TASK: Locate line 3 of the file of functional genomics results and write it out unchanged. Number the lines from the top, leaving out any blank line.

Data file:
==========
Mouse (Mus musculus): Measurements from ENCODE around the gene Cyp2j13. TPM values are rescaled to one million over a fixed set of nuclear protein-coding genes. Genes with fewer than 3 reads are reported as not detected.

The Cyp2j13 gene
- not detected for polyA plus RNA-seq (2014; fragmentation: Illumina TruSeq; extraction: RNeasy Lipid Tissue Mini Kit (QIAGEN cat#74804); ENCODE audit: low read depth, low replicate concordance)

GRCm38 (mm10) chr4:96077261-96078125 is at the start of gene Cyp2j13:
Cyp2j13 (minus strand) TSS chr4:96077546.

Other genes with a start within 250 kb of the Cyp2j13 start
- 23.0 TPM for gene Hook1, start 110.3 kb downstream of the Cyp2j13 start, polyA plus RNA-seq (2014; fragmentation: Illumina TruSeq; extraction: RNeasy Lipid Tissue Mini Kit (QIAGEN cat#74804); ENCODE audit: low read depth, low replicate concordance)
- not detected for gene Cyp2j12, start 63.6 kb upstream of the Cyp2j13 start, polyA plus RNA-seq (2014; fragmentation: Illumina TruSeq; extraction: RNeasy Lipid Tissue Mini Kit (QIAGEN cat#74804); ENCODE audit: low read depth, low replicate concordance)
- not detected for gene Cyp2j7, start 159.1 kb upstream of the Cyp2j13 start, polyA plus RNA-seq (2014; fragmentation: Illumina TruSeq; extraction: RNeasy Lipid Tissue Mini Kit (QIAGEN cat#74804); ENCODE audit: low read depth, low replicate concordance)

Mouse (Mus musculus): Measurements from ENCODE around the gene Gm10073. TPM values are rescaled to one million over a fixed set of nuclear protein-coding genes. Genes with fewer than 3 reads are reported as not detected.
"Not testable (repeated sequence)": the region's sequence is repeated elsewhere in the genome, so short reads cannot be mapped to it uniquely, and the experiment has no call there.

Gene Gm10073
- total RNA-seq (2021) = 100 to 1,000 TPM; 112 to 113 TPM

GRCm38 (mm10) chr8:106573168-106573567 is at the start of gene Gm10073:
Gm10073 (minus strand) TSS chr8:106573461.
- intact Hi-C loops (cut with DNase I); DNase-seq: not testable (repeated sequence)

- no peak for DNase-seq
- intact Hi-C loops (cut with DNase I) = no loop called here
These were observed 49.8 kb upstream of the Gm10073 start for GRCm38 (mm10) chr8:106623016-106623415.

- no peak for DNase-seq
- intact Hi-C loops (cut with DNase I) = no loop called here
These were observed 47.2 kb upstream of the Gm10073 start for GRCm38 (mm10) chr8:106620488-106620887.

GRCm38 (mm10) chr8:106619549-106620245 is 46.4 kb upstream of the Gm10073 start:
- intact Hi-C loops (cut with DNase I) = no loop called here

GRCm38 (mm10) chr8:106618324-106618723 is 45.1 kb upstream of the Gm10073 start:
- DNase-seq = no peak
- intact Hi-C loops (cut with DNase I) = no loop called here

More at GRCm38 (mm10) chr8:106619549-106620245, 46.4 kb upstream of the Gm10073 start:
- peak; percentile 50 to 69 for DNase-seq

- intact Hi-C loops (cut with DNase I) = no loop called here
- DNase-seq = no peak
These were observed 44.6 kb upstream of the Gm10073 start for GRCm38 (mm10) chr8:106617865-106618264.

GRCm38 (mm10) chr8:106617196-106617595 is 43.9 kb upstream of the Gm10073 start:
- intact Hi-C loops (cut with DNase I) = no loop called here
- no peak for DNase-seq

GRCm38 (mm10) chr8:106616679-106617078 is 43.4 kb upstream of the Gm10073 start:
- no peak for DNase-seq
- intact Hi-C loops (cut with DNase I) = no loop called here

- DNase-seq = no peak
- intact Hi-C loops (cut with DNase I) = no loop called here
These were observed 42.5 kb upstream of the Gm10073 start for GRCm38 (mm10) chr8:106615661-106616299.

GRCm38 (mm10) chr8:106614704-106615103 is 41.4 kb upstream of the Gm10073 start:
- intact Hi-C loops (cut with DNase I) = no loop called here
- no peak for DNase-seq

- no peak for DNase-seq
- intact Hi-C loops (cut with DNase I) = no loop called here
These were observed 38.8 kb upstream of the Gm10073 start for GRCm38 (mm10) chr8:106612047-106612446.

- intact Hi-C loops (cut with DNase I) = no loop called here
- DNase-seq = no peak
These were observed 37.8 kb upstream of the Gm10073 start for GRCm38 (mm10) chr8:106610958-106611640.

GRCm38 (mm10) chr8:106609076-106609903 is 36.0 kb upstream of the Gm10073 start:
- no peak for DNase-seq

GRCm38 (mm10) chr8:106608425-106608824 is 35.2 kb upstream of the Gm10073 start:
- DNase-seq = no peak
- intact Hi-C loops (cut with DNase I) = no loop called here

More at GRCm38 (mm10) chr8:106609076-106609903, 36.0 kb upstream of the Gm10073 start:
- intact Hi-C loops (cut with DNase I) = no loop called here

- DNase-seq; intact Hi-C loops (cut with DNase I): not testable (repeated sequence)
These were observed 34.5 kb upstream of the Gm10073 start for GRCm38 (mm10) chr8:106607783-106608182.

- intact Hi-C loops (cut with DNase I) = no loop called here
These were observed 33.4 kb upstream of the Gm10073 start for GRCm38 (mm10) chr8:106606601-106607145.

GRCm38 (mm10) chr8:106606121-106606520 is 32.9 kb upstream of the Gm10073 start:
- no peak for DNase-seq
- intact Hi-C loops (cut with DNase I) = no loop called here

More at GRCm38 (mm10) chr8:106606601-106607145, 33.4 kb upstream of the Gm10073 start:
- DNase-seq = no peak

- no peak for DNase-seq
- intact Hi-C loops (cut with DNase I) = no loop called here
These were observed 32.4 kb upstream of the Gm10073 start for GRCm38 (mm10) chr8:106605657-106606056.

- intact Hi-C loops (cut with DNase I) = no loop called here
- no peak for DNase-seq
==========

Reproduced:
- not detected for polyA plus RNA-seq (2014; fragmentation: Illumina TruSeq; extraction: RNeasy Lipid Tissue Mini Kit (QIAGEN cat#74804); ENCODE audit: low read depth, low replicate concordance)